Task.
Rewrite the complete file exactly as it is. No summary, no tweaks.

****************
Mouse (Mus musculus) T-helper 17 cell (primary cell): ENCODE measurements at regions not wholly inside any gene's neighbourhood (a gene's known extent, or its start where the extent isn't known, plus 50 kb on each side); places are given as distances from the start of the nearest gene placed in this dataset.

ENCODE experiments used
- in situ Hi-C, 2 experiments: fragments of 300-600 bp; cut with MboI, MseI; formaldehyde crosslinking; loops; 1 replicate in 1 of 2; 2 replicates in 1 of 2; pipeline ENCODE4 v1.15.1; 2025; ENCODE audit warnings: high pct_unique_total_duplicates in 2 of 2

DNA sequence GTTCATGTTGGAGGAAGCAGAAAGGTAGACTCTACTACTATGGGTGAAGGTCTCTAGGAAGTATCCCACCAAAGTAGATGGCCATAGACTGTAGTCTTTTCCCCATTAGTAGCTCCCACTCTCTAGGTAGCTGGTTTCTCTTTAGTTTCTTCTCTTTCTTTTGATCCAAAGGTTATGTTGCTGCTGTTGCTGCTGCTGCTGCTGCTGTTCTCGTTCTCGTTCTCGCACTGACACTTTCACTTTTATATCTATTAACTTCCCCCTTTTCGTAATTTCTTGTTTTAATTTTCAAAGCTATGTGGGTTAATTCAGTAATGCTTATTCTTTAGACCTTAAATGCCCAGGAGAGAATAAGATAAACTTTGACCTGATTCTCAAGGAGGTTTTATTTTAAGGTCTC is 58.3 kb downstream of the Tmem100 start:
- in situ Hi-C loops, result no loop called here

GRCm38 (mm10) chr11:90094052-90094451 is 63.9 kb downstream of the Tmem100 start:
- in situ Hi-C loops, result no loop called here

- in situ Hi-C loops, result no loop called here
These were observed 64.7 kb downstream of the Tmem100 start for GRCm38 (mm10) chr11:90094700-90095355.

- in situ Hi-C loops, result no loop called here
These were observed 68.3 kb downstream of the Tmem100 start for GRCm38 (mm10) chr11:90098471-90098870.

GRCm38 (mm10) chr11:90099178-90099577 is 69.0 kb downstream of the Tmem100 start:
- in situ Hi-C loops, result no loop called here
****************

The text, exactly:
Mouse (Mus musculus) T-helper 17 cell (primary cell): ENCODE measurements at regions not wholly inside any gene's neighbourhood (a gene's known extent, or its start where the extent isn't known, plus 50 kb on each side); places are given as distances from the start of the nearest gene placed in this dataset.

ENCODE experiments used
- in situ Hi-C, 2 experiments: fragments of 300-600 bp; cut with MboI, MseI; formaldehyde crosslinking; loops; 1 replicate in 1 of 2; 2 replicates in 1 of 2; pipeline ENCODE4 v1.15.1; 2025; ENCODE audit warnings: high pct_unique_total_duplicates in 2 of 2

DNA sequence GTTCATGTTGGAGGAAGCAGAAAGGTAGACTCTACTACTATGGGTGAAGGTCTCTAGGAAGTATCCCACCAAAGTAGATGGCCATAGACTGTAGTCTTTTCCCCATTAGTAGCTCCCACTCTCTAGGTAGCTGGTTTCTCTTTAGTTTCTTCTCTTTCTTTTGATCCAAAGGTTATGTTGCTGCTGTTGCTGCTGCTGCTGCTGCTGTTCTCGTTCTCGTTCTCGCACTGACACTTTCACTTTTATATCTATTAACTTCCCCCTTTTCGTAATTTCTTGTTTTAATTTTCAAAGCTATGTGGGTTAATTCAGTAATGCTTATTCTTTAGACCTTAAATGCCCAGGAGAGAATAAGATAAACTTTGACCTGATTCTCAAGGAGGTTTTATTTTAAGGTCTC is 58.3 kb downstream of the Tmem100 start:
- in situ Hi-C loops, result no loop called here

GRCm38 (mm10) chr11:90094052-90094451 is 63.9 kb downstream of the Tmem100 start:
- in situ Hi-C loops, result no loop called here

- in situ Hi-C loops, result no loop called here
These were observed 64.7 kb downstream of the Tmem100 start for GRCm38 (mm10) chr11:90094700-90095355.

- in situ Hi-C loops, result no loop called here
These were observed 68.3 kb downstream of the Tmem100 start for GRCm38 (mm10) chr11:90098471-90098870.

GRCm38 (mm10) chr11:90099178-90099577 is 69.0 kb downstream of the Tmem100 start:
- in situ Hi-C loops, result no loop called here